Gilead collaborates with Indian partners to reduce costs, improve availability of antiretroviral therapy
Pharmaceutical companies Gilead Sciences, Mylan Laboratories, Ranbaxy Laboratories and Strides Arcolab have entered into agreements to collaborate on promoting access to high-quality, low-cost generic versions of Gilead's HIV medicine emtricitabine (FTC) in developing countries, including single tablet regimens containing emtricitabine and fixed-dose combinations of emtricitabine co-formulated with other Gilead HIV medicines.
Gilead will provide a technology transfer for the manufacture of emtricitabine, together with funding to assist with investment in process improvements to reduce overall manufacturing costs.
Currently, cost is a barrier to broadening access to regimens that include emtricitabine when compared to other HIV therapies, including widely used lamivudine (3TC)-based regimens. The new agreements are designed to enable Gilead's Indian generic partners to produce high volumes of FTC/TDF-based therapies, thereby establishing sustainable price parity to these alternative regimens.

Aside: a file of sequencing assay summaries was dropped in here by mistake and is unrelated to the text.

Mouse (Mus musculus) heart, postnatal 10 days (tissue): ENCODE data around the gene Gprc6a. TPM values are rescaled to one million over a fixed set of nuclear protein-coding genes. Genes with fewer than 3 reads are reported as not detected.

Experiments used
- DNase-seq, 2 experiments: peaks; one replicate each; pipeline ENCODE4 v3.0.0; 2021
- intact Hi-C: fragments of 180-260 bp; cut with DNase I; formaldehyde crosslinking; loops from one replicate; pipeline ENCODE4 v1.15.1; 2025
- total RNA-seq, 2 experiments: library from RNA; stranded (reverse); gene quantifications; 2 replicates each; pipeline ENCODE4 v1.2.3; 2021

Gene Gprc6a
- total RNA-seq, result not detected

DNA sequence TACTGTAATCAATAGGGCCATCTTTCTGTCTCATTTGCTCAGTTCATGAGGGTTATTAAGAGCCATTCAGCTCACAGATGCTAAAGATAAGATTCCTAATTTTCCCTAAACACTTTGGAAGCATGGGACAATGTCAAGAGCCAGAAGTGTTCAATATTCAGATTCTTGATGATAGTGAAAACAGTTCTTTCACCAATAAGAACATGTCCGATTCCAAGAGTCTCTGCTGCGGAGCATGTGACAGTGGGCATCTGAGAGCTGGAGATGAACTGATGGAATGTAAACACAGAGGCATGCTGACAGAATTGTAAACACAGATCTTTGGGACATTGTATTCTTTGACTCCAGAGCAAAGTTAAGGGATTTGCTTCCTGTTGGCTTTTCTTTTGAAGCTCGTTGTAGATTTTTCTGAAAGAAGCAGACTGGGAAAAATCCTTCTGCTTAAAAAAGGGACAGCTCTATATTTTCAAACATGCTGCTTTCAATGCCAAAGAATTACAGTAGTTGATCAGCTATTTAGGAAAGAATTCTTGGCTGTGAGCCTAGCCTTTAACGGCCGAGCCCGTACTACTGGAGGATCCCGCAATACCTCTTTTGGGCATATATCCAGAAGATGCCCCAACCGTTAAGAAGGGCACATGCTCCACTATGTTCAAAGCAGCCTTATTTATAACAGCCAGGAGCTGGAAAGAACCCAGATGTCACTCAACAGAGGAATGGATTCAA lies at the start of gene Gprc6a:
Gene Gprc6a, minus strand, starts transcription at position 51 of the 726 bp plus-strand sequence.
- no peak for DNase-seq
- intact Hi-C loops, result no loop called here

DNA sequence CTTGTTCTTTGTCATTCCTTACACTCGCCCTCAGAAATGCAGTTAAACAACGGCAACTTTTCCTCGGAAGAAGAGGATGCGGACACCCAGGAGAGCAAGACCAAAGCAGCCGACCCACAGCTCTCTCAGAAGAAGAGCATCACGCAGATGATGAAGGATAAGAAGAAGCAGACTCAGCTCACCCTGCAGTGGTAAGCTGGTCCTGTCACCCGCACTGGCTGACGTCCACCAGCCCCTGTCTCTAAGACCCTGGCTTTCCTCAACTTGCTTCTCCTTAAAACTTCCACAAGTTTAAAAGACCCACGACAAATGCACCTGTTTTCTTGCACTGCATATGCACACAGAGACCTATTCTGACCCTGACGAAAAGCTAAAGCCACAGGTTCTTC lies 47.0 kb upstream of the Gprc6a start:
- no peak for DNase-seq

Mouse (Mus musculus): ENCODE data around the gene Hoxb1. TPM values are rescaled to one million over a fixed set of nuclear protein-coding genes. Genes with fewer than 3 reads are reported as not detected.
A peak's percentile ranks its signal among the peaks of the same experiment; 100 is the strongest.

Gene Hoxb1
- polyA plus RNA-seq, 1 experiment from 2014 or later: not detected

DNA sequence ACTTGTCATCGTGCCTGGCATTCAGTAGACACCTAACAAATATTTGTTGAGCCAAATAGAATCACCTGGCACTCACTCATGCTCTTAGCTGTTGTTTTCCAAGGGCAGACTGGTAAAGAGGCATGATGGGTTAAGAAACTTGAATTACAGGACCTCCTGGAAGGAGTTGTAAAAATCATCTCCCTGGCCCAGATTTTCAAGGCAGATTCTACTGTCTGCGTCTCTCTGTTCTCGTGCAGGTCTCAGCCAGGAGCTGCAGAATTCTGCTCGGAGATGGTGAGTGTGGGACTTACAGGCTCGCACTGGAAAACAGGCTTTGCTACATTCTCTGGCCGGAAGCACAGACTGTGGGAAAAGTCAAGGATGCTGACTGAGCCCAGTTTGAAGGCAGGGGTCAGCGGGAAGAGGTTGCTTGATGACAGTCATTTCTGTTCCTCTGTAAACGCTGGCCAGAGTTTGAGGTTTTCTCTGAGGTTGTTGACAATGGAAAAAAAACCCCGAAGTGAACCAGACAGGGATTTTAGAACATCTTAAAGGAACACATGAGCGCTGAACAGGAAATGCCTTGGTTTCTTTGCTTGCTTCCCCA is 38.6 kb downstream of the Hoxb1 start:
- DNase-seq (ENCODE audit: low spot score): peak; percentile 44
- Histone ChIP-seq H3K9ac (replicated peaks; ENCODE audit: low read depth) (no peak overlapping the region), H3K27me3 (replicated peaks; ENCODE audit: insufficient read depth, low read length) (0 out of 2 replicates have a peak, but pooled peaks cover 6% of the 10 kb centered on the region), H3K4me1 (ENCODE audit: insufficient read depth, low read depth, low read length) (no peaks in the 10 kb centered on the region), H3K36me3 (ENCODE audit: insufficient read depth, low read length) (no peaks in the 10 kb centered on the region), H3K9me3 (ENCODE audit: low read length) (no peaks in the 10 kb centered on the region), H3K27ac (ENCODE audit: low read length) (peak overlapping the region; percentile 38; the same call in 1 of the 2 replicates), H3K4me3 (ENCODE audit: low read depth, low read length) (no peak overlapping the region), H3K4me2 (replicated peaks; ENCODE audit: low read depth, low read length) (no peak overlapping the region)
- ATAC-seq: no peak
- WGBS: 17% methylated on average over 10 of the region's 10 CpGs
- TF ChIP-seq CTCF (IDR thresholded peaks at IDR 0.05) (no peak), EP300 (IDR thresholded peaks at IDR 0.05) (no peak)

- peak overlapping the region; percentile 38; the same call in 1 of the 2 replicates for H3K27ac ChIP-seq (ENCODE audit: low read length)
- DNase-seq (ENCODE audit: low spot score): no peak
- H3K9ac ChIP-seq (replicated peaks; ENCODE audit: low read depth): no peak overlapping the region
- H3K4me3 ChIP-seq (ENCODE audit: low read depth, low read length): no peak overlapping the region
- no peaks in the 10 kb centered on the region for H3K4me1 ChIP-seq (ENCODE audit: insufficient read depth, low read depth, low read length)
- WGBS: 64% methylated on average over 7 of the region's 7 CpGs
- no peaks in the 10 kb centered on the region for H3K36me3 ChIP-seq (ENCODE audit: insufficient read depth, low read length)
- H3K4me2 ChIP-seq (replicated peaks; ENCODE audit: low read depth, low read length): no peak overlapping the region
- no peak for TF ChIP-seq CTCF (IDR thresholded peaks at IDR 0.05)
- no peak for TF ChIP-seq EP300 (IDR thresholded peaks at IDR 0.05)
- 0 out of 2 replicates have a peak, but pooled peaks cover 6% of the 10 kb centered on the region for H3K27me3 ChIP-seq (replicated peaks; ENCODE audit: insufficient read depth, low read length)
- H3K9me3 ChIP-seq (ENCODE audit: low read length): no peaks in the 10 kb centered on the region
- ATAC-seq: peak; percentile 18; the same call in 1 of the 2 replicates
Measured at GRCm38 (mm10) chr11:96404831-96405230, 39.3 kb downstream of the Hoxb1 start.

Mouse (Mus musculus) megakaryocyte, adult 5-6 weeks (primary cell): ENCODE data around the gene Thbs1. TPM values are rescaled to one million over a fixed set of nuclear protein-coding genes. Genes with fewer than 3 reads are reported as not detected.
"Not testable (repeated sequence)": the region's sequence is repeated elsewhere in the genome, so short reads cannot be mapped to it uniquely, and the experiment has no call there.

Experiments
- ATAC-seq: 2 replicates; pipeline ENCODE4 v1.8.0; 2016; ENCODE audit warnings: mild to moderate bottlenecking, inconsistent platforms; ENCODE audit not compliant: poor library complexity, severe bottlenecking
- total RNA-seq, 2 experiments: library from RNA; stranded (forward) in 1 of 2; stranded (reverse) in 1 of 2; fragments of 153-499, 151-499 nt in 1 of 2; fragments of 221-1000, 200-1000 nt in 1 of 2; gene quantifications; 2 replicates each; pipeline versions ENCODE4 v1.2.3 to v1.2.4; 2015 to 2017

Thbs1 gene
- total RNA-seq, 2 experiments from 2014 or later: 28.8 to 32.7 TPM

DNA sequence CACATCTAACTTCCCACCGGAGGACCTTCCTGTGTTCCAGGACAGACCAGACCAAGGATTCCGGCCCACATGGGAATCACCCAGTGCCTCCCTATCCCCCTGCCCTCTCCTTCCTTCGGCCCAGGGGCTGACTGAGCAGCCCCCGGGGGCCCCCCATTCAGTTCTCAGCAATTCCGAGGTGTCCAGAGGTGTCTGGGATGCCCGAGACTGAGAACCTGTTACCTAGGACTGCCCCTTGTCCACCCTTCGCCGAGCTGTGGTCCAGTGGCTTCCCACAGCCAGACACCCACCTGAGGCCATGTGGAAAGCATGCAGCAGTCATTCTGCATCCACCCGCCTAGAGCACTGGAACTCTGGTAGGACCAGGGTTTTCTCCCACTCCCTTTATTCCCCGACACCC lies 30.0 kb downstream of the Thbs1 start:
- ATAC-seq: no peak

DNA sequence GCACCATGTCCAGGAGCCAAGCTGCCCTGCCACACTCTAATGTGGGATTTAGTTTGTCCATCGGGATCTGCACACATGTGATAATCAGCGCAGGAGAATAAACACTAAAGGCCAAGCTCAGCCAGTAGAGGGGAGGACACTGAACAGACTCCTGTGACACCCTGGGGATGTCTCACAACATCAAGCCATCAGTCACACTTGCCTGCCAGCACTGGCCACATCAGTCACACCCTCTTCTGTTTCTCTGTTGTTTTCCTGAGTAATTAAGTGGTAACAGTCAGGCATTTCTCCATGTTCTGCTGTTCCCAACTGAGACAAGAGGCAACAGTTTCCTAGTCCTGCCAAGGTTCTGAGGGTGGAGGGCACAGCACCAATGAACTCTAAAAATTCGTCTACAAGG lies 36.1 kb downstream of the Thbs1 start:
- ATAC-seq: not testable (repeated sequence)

“An essential component of ensuring access to affordable health care around the world is providing access to high-quality, cost-effective medications. Access to affordable medicine continues to be a particularly acute need in tackling HIV/AIDS,” said Heather Bresch, CEO of Mylan. “Partnerships like this one ensure that patients in developing markets have access to important, recommended treatment options, like emtricitabine.”
Emtricitabine is marketed by Gilead under the brand name Emtriva, and a fixed-dose combination of emtricitabine and tenofovir disoproxil fumarate is made available under the brand name Truvada. Emtricitabine is also an essential component of the Quad, an investigational treatment that combines four Gilead medicines in a once-daily, single tablet regimen for the treatment of HIV.